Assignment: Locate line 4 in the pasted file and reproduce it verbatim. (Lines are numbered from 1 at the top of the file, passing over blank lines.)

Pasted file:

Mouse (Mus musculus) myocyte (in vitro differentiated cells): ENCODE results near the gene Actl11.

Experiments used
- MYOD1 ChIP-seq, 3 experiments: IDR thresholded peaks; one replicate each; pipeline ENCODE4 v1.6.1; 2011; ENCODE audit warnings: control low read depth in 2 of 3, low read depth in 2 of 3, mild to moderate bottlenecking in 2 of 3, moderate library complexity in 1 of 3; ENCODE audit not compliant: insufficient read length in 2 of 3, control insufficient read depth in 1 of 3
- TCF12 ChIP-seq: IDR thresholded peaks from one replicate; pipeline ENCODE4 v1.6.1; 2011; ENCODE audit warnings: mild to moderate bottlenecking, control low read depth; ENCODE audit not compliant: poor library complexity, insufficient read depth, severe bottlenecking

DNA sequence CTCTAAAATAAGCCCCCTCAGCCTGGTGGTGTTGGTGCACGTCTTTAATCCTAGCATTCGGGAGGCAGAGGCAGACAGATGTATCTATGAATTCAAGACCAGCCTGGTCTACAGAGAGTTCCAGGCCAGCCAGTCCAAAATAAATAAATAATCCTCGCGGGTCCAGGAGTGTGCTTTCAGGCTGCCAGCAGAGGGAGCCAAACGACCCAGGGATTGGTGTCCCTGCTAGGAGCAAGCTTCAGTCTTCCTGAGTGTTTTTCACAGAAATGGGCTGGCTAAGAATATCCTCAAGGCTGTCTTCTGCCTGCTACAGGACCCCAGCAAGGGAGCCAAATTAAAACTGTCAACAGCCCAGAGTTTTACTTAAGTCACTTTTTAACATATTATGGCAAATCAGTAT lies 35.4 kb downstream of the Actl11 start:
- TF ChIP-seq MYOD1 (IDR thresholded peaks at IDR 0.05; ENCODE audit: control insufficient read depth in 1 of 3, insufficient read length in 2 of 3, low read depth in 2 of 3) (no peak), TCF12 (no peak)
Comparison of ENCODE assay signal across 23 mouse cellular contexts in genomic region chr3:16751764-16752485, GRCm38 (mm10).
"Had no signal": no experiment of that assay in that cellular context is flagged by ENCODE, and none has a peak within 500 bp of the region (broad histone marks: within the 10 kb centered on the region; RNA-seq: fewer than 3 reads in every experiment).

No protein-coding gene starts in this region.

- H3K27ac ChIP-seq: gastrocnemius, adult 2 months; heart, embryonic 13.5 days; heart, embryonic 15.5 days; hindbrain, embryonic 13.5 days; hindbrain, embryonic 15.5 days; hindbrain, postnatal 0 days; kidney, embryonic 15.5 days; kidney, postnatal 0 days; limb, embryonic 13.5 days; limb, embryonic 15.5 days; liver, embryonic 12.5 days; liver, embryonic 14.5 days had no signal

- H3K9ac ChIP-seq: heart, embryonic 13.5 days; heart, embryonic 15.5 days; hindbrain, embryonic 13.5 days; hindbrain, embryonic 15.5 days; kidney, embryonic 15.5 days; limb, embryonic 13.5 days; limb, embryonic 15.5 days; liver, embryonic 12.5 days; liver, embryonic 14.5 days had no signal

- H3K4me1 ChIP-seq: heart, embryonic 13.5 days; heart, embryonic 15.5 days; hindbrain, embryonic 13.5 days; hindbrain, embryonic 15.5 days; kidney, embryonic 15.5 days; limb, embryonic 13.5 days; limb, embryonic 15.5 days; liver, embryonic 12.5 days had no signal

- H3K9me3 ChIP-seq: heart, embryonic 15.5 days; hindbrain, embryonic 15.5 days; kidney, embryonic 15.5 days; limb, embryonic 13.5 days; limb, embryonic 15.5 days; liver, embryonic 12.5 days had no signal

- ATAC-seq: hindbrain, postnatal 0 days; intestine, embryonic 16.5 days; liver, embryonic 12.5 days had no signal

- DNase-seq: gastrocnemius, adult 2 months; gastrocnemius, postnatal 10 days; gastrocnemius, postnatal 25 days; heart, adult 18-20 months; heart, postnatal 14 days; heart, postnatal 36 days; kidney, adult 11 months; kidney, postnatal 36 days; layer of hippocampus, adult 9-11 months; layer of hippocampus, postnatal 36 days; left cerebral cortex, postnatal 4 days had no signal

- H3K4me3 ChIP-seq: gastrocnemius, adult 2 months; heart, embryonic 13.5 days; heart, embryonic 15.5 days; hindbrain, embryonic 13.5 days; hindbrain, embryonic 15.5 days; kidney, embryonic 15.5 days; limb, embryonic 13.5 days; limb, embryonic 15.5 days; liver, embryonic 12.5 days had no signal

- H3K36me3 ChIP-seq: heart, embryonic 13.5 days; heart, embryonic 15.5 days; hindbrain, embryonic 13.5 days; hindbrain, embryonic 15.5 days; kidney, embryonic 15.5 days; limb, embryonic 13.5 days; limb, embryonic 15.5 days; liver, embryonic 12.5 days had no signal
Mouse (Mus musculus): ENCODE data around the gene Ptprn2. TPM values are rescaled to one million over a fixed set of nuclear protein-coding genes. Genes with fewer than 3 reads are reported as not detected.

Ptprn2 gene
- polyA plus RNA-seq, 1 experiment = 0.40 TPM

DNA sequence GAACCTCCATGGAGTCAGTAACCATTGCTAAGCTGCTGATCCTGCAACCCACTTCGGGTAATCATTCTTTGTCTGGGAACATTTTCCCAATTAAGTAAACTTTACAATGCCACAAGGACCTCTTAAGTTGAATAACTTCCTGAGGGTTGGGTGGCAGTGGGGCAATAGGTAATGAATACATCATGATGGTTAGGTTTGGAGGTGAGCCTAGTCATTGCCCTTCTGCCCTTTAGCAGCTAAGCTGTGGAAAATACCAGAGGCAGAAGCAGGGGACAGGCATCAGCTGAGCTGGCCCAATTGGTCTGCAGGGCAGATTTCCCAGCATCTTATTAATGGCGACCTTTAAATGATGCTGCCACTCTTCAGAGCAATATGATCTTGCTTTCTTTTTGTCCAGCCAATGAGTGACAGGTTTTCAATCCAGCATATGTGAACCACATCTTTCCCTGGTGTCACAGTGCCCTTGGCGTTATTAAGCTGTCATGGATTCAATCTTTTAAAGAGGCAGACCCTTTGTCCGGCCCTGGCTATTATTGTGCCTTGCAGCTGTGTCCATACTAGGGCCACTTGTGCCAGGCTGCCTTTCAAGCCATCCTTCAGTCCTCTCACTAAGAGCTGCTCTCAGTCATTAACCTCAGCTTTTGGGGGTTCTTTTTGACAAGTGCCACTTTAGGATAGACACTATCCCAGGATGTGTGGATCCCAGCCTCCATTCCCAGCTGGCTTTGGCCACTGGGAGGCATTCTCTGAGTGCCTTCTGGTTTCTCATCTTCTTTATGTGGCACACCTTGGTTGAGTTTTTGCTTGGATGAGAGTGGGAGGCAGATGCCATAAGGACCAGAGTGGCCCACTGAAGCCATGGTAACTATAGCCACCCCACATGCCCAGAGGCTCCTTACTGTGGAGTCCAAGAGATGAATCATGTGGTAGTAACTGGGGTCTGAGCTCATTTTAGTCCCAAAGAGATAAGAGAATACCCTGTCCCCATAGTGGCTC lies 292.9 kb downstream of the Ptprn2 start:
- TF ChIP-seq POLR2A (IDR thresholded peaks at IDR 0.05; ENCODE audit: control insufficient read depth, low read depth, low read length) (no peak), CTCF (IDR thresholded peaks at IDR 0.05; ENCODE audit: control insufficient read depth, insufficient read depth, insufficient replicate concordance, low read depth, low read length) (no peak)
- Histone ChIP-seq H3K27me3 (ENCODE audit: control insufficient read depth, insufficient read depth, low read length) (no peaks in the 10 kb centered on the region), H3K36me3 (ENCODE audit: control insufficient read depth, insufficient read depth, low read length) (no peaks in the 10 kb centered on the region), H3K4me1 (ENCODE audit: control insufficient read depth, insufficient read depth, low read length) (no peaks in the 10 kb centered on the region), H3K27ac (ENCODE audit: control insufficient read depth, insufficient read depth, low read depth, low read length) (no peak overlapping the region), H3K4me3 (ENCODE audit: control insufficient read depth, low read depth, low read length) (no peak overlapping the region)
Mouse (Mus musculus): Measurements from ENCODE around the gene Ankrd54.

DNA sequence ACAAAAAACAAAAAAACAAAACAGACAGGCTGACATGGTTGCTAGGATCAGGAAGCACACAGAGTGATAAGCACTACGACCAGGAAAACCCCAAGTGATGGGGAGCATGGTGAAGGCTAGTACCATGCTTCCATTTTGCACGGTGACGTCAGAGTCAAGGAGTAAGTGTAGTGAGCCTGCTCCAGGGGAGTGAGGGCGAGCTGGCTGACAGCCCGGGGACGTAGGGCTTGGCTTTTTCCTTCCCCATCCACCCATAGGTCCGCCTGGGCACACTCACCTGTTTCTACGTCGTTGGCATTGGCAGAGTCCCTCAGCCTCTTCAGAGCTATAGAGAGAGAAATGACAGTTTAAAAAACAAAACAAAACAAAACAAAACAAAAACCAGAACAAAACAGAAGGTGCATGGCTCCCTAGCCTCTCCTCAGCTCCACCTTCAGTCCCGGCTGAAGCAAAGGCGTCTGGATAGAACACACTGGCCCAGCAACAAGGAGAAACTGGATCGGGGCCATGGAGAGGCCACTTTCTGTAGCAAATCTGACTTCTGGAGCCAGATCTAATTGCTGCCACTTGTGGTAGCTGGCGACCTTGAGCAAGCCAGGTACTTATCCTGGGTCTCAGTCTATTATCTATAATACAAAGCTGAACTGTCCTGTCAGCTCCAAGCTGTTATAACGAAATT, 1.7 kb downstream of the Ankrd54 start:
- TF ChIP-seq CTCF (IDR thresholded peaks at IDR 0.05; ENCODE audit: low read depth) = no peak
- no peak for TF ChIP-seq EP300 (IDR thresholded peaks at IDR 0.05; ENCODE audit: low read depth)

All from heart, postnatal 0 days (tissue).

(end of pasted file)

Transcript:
- TCF12 ChIP-seq: IDR thresholded peaks from one replicate; pipeline ENCODE4 v1.6.1; 2011; ENCODE audit warnings: mild to moderate bottlenecking, control low read depth; ENCODE audit not compliant: poor library complexity, insufficient read depth, severe bottlenecking